Addams discusses the association in the public eye between settlements and immigrants and when immigrants are involved in high profile crimes, settlements are accused of supporting anarchism. Addams defends the role of the settlement as the bridge between immigrant communities and the American public, holding that it does not change in times of crisis.
The published version of Addams' speech to the American Sociological Society, which argues that social interaction is the key to advancing society. In urban areas, city governments need to provide varied and organized recreations to build community.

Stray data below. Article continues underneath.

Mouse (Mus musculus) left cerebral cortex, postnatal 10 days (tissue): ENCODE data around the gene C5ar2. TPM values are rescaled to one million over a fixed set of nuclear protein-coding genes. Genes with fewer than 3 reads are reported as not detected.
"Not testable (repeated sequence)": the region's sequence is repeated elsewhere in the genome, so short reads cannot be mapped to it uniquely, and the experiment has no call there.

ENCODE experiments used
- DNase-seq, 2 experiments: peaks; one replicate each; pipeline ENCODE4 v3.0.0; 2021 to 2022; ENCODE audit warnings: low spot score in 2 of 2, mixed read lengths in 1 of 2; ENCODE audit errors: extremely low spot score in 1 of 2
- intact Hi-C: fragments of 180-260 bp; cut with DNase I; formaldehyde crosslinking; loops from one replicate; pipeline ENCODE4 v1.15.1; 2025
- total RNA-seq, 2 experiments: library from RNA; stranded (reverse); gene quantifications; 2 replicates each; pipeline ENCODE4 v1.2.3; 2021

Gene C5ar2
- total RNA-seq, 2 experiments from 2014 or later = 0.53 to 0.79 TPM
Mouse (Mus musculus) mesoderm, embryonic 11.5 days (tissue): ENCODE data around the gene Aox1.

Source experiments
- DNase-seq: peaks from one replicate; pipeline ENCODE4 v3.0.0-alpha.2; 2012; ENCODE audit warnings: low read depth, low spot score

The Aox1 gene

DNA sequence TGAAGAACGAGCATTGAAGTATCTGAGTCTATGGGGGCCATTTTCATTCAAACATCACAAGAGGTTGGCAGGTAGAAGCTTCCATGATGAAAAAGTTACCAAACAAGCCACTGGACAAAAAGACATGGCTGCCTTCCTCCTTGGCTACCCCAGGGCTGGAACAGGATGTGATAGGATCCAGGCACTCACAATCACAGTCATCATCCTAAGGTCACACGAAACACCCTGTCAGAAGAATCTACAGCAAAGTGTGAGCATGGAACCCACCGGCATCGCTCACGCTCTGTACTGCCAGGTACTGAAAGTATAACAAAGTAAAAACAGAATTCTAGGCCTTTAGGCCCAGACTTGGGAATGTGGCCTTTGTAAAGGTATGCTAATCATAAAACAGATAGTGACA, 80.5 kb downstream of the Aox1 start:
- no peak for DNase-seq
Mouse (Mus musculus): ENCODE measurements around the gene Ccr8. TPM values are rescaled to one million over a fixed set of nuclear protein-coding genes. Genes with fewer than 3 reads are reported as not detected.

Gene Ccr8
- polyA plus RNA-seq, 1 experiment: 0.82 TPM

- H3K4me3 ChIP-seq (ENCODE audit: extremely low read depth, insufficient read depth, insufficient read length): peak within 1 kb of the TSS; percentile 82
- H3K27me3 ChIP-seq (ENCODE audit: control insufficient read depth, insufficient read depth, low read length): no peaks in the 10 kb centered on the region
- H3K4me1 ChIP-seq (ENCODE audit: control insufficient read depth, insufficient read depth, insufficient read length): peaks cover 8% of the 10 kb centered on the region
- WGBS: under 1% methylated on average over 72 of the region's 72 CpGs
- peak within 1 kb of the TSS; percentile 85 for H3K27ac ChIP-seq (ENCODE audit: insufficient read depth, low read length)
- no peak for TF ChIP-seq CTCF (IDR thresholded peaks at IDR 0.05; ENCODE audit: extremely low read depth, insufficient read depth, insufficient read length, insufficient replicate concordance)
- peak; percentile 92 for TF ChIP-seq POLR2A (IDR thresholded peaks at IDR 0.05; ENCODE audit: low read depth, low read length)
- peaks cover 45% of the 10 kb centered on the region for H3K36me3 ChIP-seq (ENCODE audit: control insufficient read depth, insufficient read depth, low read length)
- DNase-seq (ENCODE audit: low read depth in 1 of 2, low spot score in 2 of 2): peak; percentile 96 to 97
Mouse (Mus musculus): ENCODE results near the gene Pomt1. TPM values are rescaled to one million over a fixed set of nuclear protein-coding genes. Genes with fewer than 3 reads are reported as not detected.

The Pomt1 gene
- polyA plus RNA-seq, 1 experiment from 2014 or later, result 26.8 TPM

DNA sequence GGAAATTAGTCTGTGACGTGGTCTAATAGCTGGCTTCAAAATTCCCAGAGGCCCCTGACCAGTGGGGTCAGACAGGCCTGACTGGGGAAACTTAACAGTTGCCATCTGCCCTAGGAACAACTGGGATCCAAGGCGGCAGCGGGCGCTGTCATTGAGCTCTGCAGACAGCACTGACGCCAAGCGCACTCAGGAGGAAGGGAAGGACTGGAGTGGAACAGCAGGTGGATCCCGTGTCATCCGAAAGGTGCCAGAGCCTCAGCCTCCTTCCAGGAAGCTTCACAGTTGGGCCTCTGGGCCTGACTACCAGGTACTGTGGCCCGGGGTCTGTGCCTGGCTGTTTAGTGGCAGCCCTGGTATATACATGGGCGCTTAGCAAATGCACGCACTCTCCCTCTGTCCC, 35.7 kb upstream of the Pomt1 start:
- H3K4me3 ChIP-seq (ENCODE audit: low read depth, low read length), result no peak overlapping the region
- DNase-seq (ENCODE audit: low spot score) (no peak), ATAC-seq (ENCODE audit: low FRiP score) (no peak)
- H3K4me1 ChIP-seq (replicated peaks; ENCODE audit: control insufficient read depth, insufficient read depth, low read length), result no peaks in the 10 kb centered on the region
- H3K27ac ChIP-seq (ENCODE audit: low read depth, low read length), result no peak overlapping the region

Addams discusses the impact of the Republican convention on the woman suffrage movement and presents her appeal to the platform committee. On June 19, she addressed the Party's platform committee, and her remarks are included here.
Addams discusses the formation of the Progressive Party and its ideals, starting with children's needs. She notes that the party supports efforts to curb child labor, and to encourage education. This is one of a series of articles she prepared for the Central Press Association as part of the Progressive Party campaign in 1912.
Addams explains her support of African-American delegates at the the Progressive Party Convention in Chicago. This article, which appeared in The Crisis, was one of a series of articles she prepared for the election of 1912.